Society for Participatory Medicine Files Comments in Support of Proposed CLIA and HIPAA Regs Making Lab Results Available to Patients

As you may recall, in September the federales issued proposed regulations that would make all lab results subject to the basic rule that all patient records should be provided to the patient upon request.  See the post on e-patients.net explaining the proposed rule on access to lab results and its background.  Following discussion in the comments to the blog post and on the listserv (you can find the late-September thread by searching on “patient access” and “lab results”), I filed comments yesterday on behalf of the Society supporting the rule change, and opposing any delay in access by patients.  Thank you to everyone who participated in these discussions.

See the S4PM comment letter.

While the amendments required in order to make these changes are small, surgical edits, final action and implementation of this rule could take up to a year or more.

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5 Responses to “Society for Participatory Medicine Files Comments in Support of Proposed CLIA and HIPAA Regs Making Lab Results Available to Patients”

  1. […] We can get copies of our medical records from health care professionals and facilities within 30 days under HIPAA — and within a just a few days if our providers are meaningful users of certified electronic health records (it ought to be quicker than that … some day). In some states now, and in all states sometime soon (we hope), we can get copies of our lab results as soon as they are available to our clinicians. […]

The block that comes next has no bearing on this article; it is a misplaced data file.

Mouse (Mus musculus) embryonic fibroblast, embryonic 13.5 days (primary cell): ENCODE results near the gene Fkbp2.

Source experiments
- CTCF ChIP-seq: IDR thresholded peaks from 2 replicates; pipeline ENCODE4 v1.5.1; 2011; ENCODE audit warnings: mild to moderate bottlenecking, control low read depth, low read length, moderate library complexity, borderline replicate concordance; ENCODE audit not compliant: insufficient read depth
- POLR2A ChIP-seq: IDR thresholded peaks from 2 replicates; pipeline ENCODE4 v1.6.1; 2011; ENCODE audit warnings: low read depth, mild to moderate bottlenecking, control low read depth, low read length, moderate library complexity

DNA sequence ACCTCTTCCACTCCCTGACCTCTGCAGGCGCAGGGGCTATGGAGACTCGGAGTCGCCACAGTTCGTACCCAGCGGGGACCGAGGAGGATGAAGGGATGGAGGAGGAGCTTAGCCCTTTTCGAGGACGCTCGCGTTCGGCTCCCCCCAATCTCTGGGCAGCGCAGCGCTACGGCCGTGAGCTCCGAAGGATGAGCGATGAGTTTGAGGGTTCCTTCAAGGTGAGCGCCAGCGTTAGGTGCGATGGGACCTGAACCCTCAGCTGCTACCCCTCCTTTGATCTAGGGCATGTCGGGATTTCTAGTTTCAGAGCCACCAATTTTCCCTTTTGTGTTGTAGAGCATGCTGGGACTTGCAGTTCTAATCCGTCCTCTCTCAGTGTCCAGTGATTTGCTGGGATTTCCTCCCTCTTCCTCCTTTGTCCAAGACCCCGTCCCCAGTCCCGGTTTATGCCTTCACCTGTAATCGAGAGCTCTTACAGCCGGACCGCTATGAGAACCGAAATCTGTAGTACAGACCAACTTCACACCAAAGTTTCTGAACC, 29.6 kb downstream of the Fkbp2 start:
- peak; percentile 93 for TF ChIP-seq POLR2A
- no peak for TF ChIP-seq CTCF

2. […] We can get copies of our medical records from health care professionals and facilities within 30 days under HIPAA — and within a just a few days if our providers are meaningful users of certified electronic health records (it ought to be quicker than that … some day). In some states now, and in all states sometime soon (we hope), we can get copies of our lab results as soon as they are available to our clinicians. […]

  3. […] more than two years ago. While it has been supported by many interested parties, including the Society for Participatory Medicine, there was significant opposition to the rule from organized medicine on the grounds that […]

  4. […] We can get copies of our medical records from health care professionals and facilities within 30 days under HIPAA — and within a just a few days if our providers are meaningful users of certified electronic health records (it ought to be quicker than that … some day). In some states now, and in all states sometime soon (we hope), we can get copies of our lab results as soon as they are available to our clinicians. […]

  5. […] Why did it take two years to finalize these rule changes? There is significant opposition to the notion that patients should have direct access to lab test results. You can get a sense of the opposition by reading some of the physician comments on a recent post on the subject by Alice Leiter and Deven McGraw on The Health Care Blog. That post and other communications (e.g. an on line petition) have tried over the past two years to hurry this thing up. I don't think that any of these efforts has been effective in moving the regulation forward; the agency took a giant leap at the outset of this process, trying to do the right thing, and has been moving forward slowly, presumably in the face of opposition.  (All comments filed on the proposed rule may be found here. The SPM comments are posted here.) […]

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